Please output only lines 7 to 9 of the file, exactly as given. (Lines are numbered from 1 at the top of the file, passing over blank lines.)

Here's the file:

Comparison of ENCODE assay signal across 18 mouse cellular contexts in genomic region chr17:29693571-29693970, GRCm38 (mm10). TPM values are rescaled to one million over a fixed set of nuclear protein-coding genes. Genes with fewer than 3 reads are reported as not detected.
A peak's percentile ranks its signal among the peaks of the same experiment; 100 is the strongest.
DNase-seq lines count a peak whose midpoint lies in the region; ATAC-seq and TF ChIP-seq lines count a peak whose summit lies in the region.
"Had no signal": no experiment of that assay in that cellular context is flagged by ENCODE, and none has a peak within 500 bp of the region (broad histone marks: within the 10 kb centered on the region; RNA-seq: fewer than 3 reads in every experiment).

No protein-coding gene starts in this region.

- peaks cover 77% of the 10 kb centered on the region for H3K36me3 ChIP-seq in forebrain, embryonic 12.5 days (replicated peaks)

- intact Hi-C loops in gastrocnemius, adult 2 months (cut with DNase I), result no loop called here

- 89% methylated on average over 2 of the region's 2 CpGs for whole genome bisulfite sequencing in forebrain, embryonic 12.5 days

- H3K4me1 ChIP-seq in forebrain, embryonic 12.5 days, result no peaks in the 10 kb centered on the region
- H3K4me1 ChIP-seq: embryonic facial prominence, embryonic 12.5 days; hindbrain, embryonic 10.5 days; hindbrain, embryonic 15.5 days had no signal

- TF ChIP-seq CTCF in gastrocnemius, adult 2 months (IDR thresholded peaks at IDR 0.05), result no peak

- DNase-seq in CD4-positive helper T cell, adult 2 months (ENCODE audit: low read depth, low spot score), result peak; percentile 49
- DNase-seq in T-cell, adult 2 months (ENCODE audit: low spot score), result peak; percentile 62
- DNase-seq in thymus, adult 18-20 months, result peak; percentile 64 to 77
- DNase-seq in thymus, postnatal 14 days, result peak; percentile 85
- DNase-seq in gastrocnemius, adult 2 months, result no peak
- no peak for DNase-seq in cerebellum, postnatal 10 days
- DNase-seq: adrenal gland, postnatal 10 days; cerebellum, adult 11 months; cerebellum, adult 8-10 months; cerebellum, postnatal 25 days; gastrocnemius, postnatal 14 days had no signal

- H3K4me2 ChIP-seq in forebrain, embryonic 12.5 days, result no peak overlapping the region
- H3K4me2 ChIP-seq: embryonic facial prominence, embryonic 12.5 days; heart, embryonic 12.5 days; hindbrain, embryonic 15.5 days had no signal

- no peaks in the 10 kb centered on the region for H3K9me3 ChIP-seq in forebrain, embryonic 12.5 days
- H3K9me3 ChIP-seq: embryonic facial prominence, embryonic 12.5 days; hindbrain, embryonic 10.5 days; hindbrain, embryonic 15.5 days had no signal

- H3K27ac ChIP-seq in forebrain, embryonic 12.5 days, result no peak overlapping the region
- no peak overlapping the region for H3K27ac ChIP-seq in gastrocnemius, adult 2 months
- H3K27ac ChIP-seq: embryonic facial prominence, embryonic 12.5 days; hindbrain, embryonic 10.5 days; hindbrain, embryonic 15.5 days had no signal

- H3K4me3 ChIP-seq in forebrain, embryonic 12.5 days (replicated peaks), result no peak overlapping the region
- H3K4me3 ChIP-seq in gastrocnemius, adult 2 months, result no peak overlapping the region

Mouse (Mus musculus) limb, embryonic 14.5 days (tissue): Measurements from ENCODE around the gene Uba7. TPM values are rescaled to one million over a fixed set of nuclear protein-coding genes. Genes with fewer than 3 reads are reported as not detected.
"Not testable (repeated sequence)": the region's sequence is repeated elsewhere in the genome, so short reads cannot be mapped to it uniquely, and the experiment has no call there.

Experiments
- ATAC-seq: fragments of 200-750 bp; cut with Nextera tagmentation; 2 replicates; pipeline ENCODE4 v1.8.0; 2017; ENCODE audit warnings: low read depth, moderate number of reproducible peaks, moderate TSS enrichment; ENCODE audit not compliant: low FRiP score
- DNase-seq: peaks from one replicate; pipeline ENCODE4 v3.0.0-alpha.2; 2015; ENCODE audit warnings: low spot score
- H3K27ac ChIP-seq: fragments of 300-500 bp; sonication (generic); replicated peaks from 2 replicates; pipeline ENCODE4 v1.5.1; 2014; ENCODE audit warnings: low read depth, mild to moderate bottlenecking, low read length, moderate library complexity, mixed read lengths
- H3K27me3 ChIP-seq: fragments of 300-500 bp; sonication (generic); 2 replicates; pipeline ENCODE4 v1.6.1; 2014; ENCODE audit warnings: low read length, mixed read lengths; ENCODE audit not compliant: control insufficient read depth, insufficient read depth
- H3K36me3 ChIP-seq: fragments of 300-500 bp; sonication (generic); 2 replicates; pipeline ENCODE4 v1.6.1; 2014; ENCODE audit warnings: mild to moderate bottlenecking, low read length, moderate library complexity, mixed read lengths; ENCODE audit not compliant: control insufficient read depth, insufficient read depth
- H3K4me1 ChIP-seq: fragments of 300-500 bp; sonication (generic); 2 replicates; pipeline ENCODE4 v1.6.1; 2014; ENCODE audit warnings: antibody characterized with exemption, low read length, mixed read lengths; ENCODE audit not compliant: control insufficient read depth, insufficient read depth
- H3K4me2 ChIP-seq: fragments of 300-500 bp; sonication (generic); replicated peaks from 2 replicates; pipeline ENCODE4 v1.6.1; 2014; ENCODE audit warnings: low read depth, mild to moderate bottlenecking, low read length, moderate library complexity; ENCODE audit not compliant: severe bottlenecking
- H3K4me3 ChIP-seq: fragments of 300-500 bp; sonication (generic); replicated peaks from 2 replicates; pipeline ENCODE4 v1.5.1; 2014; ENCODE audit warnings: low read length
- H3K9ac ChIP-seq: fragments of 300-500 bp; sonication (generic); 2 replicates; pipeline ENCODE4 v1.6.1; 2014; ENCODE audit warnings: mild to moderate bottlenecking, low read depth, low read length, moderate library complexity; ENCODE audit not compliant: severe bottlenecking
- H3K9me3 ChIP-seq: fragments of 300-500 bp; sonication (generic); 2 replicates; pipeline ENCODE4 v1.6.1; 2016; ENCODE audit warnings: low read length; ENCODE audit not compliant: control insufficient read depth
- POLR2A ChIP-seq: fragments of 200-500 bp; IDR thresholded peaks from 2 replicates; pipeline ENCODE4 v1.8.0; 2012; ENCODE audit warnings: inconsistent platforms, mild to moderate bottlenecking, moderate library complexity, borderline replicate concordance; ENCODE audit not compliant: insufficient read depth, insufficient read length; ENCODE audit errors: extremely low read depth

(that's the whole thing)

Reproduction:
- intact Hi-C loops in gastrocnemius, adult 2 months (cut with DNase I), result no loop called here

- 89% methylated on average over 2 of the region's 2 CpGs for whole genome bisulfite sequencing in forebrain, embryonic 12.5 days

- H3K4me1 ChIP-seq in forebrain, embryonic 12.5 days, result no peaks in the 10 kb centered on the region